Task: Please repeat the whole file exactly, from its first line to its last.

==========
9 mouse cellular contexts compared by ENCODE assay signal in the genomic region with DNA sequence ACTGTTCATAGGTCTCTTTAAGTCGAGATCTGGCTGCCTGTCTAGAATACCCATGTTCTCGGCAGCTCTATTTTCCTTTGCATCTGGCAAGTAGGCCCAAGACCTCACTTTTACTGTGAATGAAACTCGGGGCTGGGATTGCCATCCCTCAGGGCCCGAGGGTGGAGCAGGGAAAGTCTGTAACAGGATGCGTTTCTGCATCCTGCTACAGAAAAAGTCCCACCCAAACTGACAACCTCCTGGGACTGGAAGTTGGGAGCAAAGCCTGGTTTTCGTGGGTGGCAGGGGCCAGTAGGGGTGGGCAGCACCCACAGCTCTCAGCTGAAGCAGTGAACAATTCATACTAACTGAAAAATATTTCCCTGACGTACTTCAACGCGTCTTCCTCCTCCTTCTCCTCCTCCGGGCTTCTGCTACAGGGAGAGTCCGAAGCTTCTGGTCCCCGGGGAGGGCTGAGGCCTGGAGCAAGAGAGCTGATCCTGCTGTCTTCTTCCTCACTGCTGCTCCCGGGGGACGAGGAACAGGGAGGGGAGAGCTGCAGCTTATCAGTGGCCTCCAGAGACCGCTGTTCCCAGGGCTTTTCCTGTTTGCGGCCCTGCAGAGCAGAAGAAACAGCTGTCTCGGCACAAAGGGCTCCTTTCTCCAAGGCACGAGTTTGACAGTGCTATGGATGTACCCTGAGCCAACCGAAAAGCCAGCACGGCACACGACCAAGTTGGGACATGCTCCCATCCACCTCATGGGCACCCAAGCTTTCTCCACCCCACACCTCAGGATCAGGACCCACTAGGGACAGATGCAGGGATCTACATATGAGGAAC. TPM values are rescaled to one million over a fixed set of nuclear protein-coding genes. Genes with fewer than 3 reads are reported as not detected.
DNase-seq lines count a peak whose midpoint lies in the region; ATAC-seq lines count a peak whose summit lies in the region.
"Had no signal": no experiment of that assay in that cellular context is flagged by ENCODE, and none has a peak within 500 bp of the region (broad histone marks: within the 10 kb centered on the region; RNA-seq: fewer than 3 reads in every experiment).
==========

9 mouse cellular contexts compared by ENCODE assay signal in the genomic region with DNA sequence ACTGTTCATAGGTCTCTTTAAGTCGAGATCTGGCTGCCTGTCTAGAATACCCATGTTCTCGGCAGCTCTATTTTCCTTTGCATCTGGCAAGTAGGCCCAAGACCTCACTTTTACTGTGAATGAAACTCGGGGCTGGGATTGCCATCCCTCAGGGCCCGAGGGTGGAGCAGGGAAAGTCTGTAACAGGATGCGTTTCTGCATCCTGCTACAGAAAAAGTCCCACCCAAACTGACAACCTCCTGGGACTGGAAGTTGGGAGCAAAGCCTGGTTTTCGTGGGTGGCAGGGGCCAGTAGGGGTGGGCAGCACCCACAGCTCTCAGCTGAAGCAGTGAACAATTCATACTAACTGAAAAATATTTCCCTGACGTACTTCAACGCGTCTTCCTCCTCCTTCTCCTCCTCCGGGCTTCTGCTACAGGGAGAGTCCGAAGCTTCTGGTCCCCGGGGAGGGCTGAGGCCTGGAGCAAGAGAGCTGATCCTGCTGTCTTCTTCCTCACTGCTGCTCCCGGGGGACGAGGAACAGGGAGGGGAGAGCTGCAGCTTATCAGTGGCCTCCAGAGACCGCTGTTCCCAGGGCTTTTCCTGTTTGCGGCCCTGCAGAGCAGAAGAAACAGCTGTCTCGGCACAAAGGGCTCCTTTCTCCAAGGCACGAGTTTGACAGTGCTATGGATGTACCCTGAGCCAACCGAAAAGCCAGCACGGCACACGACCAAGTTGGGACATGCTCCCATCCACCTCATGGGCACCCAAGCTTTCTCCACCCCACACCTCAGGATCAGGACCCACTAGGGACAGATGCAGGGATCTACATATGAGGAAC. TPM values are rescaled to one million over a fixed set of nuclear protein-coding genes. Genes with fewer than 3 reads are reported as not detected.
DNase-seq lines count a peak whose midpoint lies in the region; ATAC-seq lines count a peak whose summit lies in the region.
"Had no signal": no experiment of that assay in that cellular context is flagged by ENCODE, and none has a peak within 500 bp of the region (broad histone marks: within the 10 kb centered on the region; RNA-seq: fewer than 3 reads in every experiment).